Return-to-Play Times and Player Performance After Medial Collateral Ligament Injury in Elite-Level European Soccer Players

Ophelie Z. Lavoie-Gagne, Julia Retzky, Connor C. Diaz, Nabil Mehta, Avinaash Korrapati, Enrico M. Forlenza, Derrick M. Knapik, Brian Forsythe

Research output: Contribution to journalArticlepeer-review

4 Scopus citations


Background: Participation in elite-level soccer predisposes athletes to injuries of the medial collateral ligament (MCL), resulting in variable durations of time lost from sport. Purpose: To (1) determine the rate of return to play (RTP) and timing after MCL injuries, (2) investigate MCL reinjury incidence after RTP, and (3) evaluate the long-term effects of MCL injury on future performance. Study Design: Descriptive epidemiology study. Methods: Using publicly available records, we identified athletes who had sustained MCL injury between 2000 and 2016 across the 5 major European soccer leagues (English Premier League, Bundesliga, La Liga, Ligue 1, and Serie A). Injured athletes were matched to controls using demographic characteristics and performance metrics from the season before injury. We recorded injury severity, RTP rate, reinjury incidence, player characteristics associated with RTP within 2 seasons of injury, player availability, field time, and performance metrics during the 4 seasons after injury. Results: A total of 59 athletes sustained 61 MCL injuries, with 86% (51/59) of injuries classified as moderate to severe and surgical intervention performed in 14% (8/59) of athletes. After injury, athletes missed a median of 33 days (range, 3-259 days) and 4 games (range, 1-30 games). Overall, 71% (42/59) of athletes returned successfully at the same level, with multivariable regression demonstrating no athlete characteristic predictive of RTP. MCL reinjury was reported in 3% (2/59) of athletes. Midfielders demonstrated decreased field time after RTP when compared with controls (P <.05). No significant differences in player performance for any position were identified out to 4 seasons after injury. Injured athletes had a significantly higher rate of long-term retention (P <.001). Conclusion: MCL injuries resulted in a median loss of 33 days in elite European soccer athletes, with the majority of injuries treated nonoperatively. RTP remained high, and few athletes experienced reinjury. While midfielders demonstrated a significant decrease in field time after RTP, player performance and long-term retention were not compromised. Future studies are warranted to better understand athlete-specific and external variables predictive of MCL injury and reinjury, while evaluating treatment and rehabilitation protocols to minimize time lost and to optimize athlete safety and health.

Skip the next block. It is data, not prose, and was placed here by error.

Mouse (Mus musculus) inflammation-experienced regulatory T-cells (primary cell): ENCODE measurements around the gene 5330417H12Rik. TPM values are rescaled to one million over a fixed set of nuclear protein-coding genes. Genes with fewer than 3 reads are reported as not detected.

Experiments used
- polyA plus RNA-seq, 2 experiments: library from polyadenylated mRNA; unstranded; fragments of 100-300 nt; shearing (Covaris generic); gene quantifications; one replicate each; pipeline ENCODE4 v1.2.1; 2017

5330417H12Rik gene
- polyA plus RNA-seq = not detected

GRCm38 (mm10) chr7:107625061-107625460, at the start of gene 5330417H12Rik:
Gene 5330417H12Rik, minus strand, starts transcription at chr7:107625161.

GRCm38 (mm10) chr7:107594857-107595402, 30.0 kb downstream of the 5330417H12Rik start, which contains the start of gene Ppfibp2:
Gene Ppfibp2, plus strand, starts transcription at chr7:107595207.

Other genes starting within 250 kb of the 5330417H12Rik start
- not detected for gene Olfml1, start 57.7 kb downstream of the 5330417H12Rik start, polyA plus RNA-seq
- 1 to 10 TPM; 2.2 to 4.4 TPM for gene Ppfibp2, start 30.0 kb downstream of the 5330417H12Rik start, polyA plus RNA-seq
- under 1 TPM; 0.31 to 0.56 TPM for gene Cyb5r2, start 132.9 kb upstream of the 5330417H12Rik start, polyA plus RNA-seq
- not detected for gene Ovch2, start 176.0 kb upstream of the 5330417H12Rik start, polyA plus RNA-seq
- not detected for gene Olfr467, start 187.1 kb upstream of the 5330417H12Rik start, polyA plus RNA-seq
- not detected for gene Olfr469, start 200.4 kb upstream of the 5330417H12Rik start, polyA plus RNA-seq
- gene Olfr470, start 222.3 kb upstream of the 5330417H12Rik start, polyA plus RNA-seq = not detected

Original languageEnglish
JournalOrthopaedic Journal of Sports Medicine
Issue number9
StatePublished - 2021


  • Union of European Football Associations (UEFA)
  • medial collateral ligament (MCL)
  • player performance
  • return to play
  • soccer


Dive into the research topics of 'Return-to-Play Times and Player Performance After Medial Collateral Ligament Injury in Elite-Level European Soccer Players'. Together they form a unique fingerprint.

Cite this